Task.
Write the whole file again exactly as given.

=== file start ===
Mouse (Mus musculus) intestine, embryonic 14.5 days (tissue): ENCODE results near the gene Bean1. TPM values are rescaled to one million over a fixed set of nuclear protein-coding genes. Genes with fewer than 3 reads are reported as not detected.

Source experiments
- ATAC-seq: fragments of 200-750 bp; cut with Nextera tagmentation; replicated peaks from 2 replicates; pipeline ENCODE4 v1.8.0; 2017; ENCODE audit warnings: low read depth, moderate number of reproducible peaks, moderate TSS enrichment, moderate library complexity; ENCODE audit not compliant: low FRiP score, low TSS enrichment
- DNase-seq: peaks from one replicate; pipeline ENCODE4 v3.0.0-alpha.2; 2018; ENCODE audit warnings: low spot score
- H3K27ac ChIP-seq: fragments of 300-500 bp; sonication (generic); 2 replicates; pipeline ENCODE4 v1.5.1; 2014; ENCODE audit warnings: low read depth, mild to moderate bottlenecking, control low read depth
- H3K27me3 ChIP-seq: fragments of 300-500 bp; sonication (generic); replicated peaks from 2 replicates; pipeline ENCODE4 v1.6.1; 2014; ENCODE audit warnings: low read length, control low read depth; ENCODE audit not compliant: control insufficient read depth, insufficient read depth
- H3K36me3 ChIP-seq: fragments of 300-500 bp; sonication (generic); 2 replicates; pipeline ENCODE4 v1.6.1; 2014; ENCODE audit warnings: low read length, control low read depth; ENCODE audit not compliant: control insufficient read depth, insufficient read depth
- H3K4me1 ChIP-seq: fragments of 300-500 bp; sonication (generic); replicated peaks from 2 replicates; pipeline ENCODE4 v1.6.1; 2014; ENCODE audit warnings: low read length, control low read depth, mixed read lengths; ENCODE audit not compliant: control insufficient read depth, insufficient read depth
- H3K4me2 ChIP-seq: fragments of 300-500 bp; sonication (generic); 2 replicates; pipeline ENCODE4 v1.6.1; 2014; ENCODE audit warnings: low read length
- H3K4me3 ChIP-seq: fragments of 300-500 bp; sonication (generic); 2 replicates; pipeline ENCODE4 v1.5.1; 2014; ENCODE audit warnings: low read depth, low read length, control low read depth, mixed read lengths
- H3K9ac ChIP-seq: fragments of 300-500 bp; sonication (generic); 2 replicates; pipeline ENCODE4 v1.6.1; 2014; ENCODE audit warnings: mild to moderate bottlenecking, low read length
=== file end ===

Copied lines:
Mouse (Mus musculus) intestine, embryonic 14.5 days (tissue): ENCODE results near the gene Bean1. TPM values are rescaled to one million over a fixed set of nuclear protein-coding genes. Genes with fewer than 3 reads are reported as not detected.

Source experiments
- ATAC-seq: fragments of 200-750 bp; cut with Nextera tagmentation; replicated peaks from 2 replicates; pipeline ENCODE4 v1.8.0; 2017; ENCODE audit warnings: low read depth, moderate number of reproducible peaks, moderate TSS enrichment, moderate library complexity; ENCODE audit not compliant: low FRiP score, low TSS enrichment
- DNase-seq: peaks from one replicate; pipeline ENCODE4 v3.0.0-alpha.2; 2018; ENCODE audit warnings: low spot score
- H3K27ac ChIP-seq: fragments of 300-500 bp; sonication (generic); 2 replicates; pipeline ENCODE4 v1.5.1; 2014; ENCODE audit warnings: low read depth, mild to moderate bottlenecking, control low read depth
- H3K27me3 ChIP-seq: fragments of 300-500 bp; sonication (generic); replicated peaks from 2 replicates; pipeline ENCODE4 v1.6.1; 2014; ENCODE audit warnings: low read length, control low read depth; ENCODE audit not compliant: control insufficient read depth, insufficient read depth
- H3K36me3 ChIP-seq: fragments of 300-500 bp; sonication (generic); 2 replicates; pipeline ENCODE4 v1.6.1; 2014; ENCODE audit warnings: low read length, control low read depth; ENCODE audit not compliant: control insufficient read depth, insufficient read depth
- H3K4me1 ChIP-seq: fragments of 300-500 bp; sonication (generic); replicated peaks from 2 replicates; pipeline ENCODE4 v1.6.1; 2014; ENCODE audit warnings: low read length, control low read depth, mixed read lengths; ENCODE audit not compliant: control insufficient read depth, insufficient read depth
- H3K4me2 ChIP-seq: fragments of 300-500 bp; sonication (generic); 2 replicates; pipeline ENCODE4 v1.6.1; 2014; ENCODE audit warnings: low read length
- H3K4me3 ChIP-seq: fragments of 300-500 bp; sonication (generic); 2 replicates; pipeline ENCODE4 v1.5.1; 2014; ENCODE audit warnings: low read depth, low read length, control low read depth, mixed read lengths
- H3K9ac ChIP-seq: fragments of 300-500 bp; sonication (generic); 2 replicates; pipeline ENCODE4 v1.6.1; 2014; ENCODE audit warnings: mild to moderate bottlenecking, low read length